We here present a comprehensive overview of SMN protein expression variation across different tissues and at different developmental time points in healthy control mice, as well as in two established mouse models of SMA. As SMN levels were determined using robust methodology we were able to make direct and reliable comparisons between a severe and an intermediate SMA model.
Of the six biomarkers, only COMP and DPP4 showed high and SPP1 moderate correlation with the spinal muscular atrophy phenotype. PLS3 overexpression neither influenced the SMN level nor the six biomarkers, supporting the hypothesis that PLS3 acts as an independent protective modifier.
Survival Motor Neuron (SMN) protein is required for normal mouse liver development
Widespread intron retention, particularly of minor U12 introns, in the spinal cord of mice 30 d after SMA induction.
A proteomic profile of embryonic stem cells with low smn protein revealed thematic changes consistent with the developmental dysfunction seen in the pathophysiological development of patients with spinal muscular atrophy. Pathways associated with mRNA spicing, protein translation, post-translational modification and perhaps most striking, mitochondrial function and specifically mitochondrial dysfunction were highlighted.
Loganin is capable of increas-ing the SMN protein level under SMN-deficient conditions both inin vitro and in vivo models of spinal muscular atrophy via Akt/mTOR pathway.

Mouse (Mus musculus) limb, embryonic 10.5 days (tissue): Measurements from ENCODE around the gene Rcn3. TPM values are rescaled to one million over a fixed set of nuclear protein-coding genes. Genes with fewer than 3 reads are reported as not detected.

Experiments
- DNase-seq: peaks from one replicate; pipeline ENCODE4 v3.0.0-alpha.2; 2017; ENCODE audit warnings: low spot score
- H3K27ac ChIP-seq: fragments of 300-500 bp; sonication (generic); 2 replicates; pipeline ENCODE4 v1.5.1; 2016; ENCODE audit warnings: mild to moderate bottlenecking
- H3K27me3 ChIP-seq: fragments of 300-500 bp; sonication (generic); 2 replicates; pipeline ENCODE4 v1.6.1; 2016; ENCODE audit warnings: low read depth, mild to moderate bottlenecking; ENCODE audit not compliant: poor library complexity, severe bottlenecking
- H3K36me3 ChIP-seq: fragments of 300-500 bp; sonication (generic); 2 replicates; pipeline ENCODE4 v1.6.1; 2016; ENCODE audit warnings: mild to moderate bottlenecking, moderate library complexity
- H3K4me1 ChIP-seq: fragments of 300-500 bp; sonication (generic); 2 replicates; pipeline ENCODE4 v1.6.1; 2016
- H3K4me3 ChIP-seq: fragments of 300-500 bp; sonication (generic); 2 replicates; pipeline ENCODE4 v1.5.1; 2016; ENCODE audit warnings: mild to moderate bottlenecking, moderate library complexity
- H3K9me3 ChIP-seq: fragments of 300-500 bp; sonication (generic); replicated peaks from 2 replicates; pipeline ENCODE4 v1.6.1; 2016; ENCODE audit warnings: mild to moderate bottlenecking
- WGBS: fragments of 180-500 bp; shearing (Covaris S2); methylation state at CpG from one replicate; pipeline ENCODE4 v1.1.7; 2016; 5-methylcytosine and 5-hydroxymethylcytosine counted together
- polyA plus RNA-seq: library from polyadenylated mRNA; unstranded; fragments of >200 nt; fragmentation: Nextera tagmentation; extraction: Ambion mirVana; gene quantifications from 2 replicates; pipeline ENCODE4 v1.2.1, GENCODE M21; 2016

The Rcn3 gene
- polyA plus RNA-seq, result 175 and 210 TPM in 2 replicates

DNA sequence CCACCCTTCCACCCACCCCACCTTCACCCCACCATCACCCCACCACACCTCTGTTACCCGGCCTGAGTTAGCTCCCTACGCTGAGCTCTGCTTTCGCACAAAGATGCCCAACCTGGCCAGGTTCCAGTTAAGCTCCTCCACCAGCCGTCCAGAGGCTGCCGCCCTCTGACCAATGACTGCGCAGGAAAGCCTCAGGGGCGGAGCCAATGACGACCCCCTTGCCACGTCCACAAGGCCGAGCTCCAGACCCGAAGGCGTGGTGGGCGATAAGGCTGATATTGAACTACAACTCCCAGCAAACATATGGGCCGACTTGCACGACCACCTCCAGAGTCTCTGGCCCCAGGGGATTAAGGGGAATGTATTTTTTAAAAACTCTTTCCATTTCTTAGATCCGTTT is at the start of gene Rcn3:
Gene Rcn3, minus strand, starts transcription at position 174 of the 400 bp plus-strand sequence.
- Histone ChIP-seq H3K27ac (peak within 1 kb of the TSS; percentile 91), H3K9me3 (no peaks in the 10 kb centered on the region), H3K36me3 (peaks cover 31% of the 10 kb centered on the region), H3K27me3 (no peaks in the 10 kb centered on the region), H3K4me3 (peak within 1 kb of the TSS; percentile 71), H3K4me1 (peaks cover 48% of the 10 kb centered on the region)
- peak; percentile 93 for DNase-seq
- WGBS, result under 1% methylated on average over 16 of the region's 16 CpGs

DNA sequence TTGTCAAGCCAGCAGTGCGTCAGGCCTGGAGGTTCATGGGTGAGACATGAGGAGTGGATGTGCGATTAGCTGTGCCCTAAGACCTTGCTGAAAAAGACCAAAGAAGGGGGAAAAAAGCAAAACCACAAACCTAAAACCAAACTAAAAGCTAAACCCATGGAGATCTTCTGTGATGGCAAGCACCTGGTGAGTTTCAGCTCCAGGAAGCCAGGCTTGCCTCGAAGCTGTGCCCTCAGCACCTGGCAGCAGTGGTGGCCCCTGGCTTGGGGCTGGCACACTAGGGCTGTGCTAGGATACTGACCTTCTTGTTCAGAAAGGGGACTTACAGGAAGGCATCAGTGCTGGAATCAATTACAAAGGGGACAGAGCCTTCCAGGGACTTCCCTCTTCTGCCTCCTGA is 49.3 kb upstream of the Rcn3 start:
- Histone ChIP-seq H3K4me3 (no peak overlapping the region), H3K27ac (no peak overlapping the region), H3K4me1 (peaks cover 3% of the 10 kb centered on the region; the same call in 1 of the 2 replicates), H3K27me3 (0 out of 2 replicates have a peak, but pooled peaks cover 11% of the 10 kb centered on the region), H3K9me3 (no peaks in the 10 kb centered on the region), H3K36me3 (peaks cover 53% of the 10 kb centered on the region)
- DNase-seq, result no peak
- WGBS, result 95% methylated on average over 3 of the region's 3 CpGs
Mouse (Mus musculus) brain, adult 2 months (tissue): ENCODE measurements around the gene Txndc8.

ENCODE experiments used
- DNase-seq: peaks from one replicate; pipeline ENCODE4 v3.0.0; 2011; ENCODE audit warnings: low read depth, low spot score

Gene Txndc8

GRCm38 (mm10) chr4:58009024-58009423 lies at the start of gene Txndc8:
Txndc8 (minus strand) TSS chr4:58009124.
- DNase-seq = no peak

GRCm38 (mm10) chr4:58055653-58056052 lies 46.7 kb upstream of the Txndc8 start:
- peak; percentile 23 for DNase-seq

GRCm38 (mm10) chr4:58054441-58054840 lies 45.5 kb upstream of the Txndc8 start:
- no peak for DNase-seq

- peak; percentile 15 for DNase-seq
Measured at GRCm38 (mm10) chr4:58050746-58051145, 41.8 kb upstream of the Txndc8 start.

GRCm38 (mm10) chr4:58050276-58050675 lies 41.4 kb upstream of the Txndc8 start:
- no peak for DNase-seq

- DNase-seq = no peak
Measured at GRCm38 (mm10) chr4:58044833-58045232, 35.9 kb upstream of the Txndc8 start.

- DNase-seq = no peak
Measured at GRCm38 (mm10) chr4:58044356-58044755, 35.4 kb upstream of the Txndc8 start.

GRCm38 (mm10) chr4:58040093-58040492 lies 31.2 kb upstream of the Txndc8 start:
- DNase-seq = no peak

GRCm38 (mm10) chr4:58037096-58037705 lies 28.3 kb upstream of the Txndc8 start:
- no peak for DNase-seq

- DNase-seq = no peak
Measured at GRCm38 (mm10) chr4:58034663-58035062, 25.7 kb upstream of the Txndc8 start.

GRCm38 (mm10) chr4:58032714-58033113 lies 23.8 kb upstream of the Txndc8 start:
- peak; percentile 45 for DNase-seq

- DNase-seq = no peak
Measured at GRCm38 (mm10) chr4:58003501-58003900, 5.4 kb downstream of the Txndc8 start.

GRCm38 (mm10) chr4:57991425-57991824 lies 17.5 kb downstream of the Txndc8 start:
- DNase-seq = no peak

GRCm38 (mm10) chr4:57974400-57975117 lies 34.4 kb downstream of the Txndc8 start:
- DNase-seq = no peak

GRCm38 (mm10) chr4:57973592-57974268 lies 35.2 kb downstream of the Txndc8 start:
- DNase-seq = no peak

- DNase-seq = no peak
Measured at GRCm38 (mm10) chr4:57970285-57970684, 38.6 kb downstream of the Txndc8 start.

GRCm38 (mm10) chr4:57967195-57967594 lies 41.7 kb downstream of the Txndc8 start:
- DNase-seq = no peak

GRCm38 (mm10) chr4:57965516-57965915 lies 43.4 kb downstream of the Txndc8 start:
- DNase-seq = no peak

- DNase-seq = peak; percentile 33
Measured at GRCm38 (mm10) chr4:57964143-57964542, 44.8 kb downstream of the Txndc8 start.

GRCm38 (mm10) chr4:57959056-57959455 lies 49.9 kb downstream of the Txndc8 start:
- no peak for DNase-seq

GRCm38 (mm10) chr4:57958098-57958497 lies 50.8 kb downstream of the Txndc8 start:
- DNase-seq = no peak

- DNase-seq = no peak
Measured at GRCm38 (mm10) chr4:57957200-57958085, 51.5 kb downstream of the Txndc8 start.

miR-431 expression was highly increased, and a number of its putative mRNA targets were significantly downregulated in motor neurons after SMN loss. Further, we found that miR-431 regulates motor neuron neurite length by targeting several molecules previously identified to play a role in motor neuron axon outgrowth, including chondrolectin
To determine the dependence of oligodendrocyte (OL)on the Smn protein(SMN1), we utilized the Smn-/-;SMN2 (severe) mouse model. Our data suggest that despite the multi-functionality and ubiquitous expression of the Smn protein, it does not play a key role in myelination of the CNS, at least in the context of spinal muscular atrophy pathogenesis.
our studies show that this G-motif represents a novel and essential determinant for axonal localization of the Anxa2 mRNA mediated by the SMN complex.
A long non-coding RNA (lncRNA) that arises from the antisense strand of SMN, SMN-AS1, is enriched in neurons and transcriptionally represses SMN expression by recruiting the epigenetic Polycomb repressive complex-2.
SMN1 expression restoration is curative in a spinal muscular atrophy model mice.
Survival motor neuron 1, and survival motor neuron 2, depletion results in increased alternative splicing events.
these results demonstrate that SMN deficiency impacts spleen development and suggests a potential role for immunological development in Spinal muscular atrophy.
Itch monoubiquitinates SMN and monoubiquitination of SMN plays an important role in regulating its cellular localization.
muscle does not appear to require high levels of SMN above what is produced by two copies of SMN2
Findings demonstrate that high expression of SMN in the motor neuron is both necessary and sufficient for proper function of the motor unit. In addition, SMN high expression in neurons and glia has a major impact on survival.